More on recovery

“I think we should be skeptical of wedding the essential building blocks of argument to a value level” – [TuffGhost](http://vomitingconfetti.blogspot.com/2006/10/regression-and-recovery.html)

Hell, yeah. In this discussion, there’s at least the skills and techniques that become available to you as you develop and there’s the aspects of life you get fascinated with (notice me wiggling around trying not say “Levels and Lines!”).

I recall my first real awakening happening when I discovered critical reasoning and formal logic around 15 or 16. I recall a sensation of “waking up” from having been “asleep”. I had the great privilege to go to a high school that offered Logic as a class to seniors – and I scored a great logic teacher (Mrs Jell).

Around the time my mind was really ripe for logic and symbolism (broadly construed) I had a very Platonic education. I stole “[The Republic](http://en.wikipedia.org/wiki/Republic_%28Plato%29)” over the Christmas break to read it (returned it too, I was a good child).

Then later at Uni, I discovered the deconstructionists and post-structuralism and [Korzybski](http://en.wikipedia.org/wiki/Korzybski) and woke up again, started to get a lot more strict with how I used language and lot more perspectival.

Come to think of it, prior to all that, I had a gentle but structured upbringing in a compassionate bit of the Anglican church, so I probably lucked out in the traditionalist, rulesNroles stage as well.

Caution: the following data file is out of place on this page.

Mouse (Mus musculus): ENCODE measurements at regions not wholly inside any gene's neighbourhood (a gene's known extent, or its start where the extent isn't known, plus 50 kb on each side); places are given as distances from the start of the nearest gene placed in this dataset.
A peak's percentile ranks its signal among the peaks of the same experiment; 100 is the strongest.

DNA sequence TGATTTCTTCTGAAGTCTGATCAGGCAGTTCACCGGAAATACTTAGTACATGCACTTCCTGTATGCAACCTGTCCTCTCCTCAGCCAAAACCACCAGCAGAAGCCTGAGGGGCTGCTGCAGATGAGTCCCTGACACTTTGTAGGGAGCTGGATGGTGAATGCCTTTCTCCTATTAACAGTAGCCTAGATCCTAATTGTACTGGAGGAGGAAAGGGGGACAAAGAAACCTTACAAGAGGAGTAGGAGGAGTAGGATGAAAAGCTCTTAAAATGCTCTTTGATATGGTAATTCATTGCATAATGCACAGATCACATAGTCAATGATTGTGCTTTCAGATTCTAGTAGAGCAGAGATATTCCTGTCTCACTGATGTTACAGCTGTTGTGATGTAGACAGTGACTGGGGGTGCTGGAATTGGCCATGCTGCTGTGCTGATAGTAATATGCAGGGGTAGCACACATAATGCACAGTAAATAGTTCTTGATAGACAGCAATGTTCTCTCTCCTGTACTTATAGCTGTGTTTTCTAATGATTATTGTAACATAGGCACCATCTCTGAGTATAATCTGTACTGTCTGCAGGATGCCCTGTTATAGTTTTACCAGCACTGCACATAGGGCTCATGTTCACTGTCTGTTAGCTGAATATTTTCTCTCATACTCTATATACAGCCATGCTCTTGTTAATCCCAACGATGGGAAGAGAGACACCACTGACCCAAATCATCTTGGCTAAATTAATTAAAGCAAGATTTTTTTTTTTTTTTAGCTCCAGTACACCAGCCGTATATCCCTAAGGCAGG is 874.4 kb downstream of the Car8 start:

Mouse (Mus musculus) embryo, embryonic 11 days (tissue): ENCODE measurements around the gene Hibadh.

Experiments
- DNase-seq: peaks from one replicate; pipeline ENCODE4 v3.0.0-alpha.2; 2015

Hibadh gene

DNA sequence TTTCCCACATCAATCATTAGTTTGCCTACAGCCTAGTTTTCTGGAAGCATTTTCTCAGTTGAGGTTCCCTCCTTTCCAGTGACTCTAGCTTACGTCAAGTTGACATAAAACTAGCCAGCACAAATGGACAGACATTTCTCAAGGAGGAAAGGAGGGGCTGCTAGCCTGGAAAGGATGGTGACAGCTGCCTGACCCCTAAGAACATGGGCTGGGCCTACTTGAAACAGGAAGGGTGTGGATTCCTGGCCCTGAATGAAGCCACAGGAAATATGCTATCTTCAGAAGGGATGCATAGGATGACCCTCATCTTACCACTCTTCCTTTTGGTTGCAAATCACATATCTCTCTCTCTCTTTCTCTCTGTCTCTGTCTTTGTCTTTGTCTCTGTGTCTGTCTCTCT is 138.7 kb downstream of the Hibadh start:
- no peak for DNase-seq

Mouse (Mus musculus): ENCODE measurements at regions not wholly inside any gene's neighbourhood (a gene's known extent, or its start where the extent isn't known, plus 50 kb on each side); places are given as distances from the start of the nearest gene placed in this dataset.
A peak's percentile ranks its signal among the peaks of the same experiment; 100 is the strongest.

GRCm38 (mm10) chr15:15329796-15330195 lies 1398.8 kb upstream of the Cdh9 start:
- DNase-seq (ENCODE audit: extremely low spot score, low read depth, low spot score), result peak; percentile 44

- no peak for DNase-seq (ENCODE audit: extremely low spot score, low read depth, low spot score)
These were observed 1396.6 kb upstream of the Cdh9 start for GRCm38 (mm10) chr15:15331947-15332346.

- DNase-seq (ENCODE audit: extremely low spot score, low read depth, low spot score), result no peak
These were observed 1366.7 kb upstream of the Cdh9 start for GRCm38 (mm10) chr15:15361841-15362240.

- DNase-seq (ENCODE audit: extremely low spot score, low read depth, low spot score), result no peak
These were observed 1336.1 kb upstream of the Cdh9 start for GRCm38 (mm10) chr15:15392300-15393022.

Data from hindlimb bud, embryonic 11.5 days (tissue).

But that early territorial stuff? Nope. That I’ve had to recover… and a deal of what’s before that too, I think.

This way of looking at it I’m finding, largely thanks to [you](http://vomitingconfetti.blogspot.com/) [guys](http://until.joe-perez.com/) [in](http://integral-options.blogspot.com) [the](http://www.matthewdallman.com/blog.html) [integral](http://indistinctunion.blogspot.com/) [blogosphere](http://www.c4chaos.com/) – threads of posts weaving together, performed perspectives – makes it satisfyingly hard to call someone else on their altitude (satisfying because it *should* be hard). Between the different lines of development and the fascinations people adopt during this process of recovery, you’ve got no business trying to label anyone with colours.

(an earlier version of this appears at [TuffGhost’s blog as a comment](http://vomitingconfetti.blogspot.com/2006/10/regression-and-recovery.html))

4 responses to “More on recovery

  1. Hi TimBomb!